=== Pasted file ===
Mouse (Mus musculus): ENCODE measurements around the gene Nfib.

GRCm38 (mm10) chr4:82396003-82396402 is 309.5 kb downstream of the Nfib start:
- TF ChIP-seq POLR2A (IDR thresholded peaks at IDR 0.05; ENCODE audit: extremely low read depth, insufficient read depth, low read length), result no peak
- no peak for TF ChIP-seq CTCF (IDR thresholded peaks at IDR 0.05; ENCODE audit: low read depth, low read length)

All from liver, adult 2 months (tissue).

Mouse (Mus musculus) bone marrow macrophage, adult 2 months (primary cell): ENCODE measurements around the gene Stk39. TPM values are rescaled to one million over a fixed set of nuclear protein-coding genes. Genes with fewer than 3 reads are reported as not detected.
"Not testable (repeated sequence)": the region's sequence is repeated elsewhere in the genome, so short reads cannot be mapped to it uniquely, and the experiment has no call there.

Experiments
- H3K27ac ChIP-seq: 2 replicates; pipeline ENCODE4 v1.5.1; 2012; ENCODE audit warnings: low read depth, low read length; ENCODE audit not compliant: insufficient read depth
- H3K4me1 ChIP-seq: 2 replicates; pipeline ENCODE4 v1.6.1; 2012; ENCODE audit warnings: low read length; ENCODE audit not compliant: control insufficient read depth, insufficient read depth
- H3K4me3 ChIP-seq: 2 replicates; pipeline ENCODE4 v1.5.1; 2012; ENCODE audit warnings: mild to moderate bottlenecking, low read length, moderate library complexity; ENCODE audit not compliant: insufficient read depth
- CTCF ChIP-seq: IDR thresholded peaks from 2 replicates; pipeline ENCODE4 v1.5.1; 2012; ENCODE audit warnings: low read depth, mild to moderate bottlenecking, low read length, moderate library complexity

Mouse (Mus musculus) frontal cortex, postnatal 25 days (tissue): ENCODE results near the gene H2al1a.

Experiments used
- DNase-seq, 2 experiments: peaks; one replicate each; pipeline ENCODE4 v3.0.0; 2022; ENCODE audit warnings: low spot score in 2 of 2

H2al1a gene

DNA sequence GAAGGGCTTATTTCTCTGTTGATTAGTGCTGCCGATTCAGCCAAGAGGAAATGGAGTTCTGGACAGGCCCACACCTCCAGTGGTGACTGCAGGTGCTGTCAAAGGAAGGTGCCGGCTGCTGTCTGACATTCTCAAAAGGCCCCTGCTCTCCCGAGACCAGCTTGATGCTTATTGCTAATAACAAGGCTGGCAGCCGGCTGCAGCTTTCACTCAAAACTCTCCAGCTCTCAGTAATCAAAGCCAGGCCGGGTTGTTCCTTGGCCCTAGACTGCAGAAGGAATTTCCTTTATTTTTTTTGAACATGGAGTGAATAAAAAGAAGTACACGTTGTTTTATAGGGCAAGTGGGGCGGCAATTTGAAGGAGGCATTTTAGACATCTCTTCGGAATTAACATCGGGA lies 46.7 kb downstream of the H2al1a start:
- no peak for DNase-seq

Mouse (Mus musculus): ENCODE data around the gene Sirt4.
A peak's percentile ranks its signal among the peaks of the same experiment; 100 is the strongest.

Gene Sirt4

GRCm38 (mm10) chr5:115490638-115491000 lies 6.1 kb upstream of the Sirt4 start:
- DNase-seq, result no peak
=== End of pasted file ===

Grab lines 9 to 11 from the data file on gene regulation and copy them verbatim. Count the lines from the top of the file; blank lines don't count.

- H3K27ac ChIP-seq: 2 replicates; pipeline ENCODE4 v1.5.1; 2012; ENCODE audit warnings: low read depth, low read length; ENCODE audit not compliant: insufficient read depth
- H3K4me1 ChIP-seq: 2 replicates; pipeline ENCODE4 v1.6.1; 2012; ENCODE audit warnings: low read length; ENCODE audit not compliant: control insufficient read depth, insufficient read depth
- H3K4me3 ChIP-seq: 2 replicates; pipeline ENCODE4 v1.5.1; 2012; ENCODE audit warnings: mild to moderate bottlenecking, low read length, moderate library complexity; ENCODE audit not compliant: insufficient read depth